Posted by: JWB | Apr 10, 2013 3:36:03 PM
Joining the Republican Party is a decision and a mistake.
Rand -- what are you doing in the Republican party? They shut your dad out of the 2008 RNC convention. They violated their own rules in connection with your dad's delegates in 2012. They laughed at your father during the debates when he expressed his foreign policy views. I'd be stunned if the Republicans give you much support on this crime and punishment issue. I doubt the average Republican could stomach being perceived as softer on crime than the average Democrat. Your remarks about mandatory minimums and proportionate sentencing for non-violent offenses are right on the mark, but they will fall on deaf ears in the Republican Party.
Posted by: Scarlett Rose | Apr 10, 2013 4:24:10 PM
Words have meanings, and Rand Paul is not exempt from this fact.
Mere "mistake" has no moral overtones. A greed-driven "decision" to sell dangerous drugs because it's easier to get money that way than by having a normal job has plenty of moral overtones, all bad."
But the real question is did you also apply this reasoning when you caught a cop testilying on the stand and they "misspoke" and got CAUGHT!
Posted by: rodsmith | Apr 10, 2013 4:42:47 PM
Scarlett Rose --
When I asked you whether you favor legalizing hard drugs, you just ran away.
I see you've re-appeared.
Do you favor legalizing them?
Posted by: Bill Otis | Apr 10, 2013 5:12:33 PM
A person who thinks states should decide basic liberty questions is not really a "libertarian" and this was shown repeatedly by his dad, who on issue after issue was not really much of a "libertarian" as much as a state rights sort.
I'm all for him supporting reform here, but the 'he is a conservative' will seem accurate to me until he is for the rights of all regarding such things like personal use of marijuana, abortion, gay rights, people in Gitmo, and so forth.
Posted by: Joe | Apr 10, 2013 5:54:44 PM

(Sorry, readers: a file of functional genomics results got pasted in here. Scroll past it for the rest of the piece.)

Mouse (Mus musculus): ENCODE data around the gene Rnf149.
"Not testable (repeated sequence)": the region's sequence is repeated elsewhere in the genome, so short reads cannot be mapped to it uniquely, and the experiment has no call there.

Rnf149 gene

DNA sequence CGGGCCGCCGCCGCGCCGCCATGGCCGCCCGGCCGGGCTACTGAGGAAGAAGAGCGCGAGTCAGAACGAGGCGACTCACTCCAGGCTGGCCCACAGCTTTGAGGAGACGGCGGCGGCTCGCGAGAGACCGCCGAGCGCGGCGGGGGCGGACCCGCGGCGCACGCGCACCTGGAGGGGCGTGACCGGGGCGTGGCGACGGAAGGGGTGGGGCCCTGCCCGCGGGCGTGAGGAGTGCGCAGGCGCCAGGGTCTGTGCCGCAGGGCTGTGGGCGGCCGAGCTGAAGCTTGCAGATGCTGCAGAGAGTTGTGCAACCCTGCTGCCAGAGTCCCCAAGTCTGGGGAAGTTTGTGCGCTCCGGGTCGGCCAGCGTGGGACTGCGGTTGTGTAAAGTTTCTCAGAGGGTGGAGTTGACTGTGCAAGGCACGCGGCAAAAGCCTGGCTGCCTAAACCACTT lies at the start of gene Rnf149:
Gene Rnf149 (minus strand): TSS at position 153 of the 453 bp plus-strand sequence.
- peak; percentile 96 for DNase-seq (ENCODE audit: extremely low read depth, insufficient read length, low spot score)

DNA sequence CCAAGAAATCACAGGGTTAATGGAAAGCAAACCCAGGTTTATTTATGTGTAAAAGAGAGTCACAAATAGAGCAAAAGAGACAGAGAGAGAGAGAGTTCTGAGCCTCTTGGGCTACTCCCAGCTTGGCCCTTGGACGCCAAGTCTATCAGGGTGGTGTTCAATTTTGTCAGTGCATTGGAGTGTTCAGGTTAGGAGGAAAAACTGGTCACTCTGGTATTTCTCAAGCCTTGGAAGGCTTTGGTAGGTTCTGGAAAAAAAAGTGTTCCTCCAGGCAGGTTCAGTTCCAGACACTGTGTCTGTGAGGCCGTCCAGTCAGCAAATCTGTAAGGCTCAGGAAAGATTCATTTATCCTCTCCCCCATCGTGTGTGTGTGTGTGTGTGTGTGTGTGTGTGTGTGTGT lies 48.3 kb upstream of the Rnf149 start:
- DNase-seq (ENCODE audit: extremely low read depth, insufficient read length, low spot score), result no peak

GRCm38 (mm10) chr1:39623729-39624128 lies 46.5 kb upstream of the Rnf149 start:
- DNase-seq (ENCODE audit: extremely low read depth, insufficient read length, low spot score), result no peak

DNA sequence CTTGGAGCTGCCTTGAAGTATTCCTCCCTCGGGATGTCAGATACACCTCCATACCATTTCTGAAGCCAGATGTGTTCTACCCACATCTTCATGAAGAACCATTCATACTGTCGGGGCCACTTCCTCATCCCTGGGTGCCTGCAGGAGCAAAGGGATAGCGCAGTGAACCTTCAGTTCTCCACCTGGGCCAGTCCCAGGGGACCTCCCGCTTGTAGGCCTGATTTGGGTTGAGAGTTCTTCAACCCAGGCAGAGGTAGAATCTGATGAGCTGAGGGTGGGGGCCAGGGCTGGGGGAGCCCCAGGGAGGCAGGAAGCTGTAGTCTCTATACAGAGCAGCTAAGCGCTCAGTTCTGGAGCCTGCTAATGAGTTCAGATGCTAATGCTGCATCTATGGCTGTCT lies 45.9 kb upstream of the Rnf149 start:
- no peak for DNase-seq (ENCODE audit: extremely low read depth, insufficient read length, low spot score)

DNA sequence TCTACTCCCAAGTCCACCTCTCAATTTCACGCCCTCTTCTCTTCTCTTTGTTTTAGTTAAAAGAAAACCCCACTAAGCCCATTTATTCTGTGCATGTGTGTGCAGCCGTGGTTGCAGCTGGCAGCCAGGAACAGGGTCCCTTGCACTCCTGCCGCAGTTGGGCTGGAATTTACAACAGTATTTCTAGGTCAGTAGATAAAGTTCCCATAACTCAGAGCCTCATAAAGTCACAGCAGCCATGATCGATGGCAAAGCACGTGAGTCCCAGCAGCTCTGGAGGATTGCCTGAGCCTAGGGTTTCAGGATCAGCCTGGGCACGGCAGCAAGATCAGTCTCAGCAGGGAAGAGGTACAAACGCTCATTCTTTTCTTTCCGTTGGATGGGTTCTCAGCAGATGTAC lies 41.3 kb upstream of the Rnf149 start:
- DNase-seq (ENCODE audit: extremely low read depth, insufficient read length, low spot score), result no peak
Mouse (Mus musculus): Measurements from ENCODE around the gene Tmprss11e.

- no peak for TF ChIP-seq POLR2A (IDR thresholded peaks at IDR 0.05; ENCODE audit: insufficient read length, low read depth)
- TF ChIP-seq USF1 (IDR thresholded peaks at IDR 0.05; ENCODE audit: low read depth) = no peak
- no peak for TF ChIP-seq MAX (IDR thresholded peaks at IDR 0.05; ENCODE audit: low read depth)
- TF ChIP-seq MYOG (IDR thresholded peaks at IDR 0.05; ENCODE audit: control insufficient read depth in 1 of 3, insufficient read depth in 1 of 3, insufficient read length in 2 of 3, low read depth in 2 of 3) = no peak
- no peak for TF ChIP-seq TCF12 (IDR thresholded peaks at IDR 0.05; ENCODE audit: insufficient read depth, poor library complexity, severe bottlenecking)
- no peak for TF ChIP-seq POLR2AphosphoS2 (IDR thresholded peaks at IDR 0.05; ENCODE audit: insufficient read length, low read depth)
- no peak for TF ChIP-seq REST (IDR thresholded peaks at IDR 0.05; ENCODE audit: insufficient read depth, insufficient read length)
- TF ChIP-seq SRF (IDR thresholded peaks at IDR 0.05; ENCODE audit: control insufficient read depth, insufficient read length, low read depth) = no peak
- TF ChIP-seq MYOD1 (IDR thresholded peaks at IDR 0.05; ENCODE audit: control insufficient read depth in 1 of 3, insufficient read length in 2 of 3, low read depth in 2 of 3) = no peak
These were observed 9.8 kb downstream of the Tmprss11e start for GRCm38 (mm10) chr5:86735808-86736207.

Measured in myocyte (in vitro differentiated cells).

Rodsmith, if that question is to me, I have no idea what you are talking about.
Posted by: Thinkaboutit | Apr 10, 2013 8:56:43 PM
Prof Bermans statement is the best out of this thread.
More broadly, as regular readers and others surely know, I strongly believe our modern federal criminal justice system ought not be so committed to costly big national government one-size-fits-all solutions for what seem, at least to me, to often be local small community diverse problems.
So more things need to be left for the local area... Yes....Exactly..We donot need the parental approach that the feds use.. We are bigger and smarter, therefore we will handle it all for you..
The whiz kids tried this with the new miltary rifles, they altered the ammo etc...More GI's died over that than the entire war seemingly...The guns got dirty and failed.. (McNamara group)..They did no field testing or had prior knowledge of the conditions, nor did they care.. They wanted it done their way..
This pretty well sums up the federal guidelines.. They want it done there way...and here we are.
And no I don't believe we should legalize any drug...We just cannot warehouse people for 20-40 yrs even life, for drug addiction.. Its a real easy fix for the feds, just put'em away...
If so, we need to do the same with corrupt congressmen and federal judges and Ausa then as well, no free passes for these scum bags.
Posted by: MidWestGuy | Apr 11, 2013 9:52:00 AM
sorry thinkaboutit. that was to bill and referenced his reply to your post.
Back when he was a federal prosecutor just wondered how he handled the actions of testilying cops on the stand when they were caught.
Posted by: rodsmith | Apr 11, 2013 4:34:53 PM
If you were a cop, if you were the Pope, if you were the defendant or in the defendant's meth gang, believe me, you did not want to get caught perjuring yourself in a trial for which I was responsible.
Of course, you should remember that I was in charge of appeals, not trials. But if I had been -- same result.
Posted by: Bill Otis | Apr 11, 2013 7:32:52 PM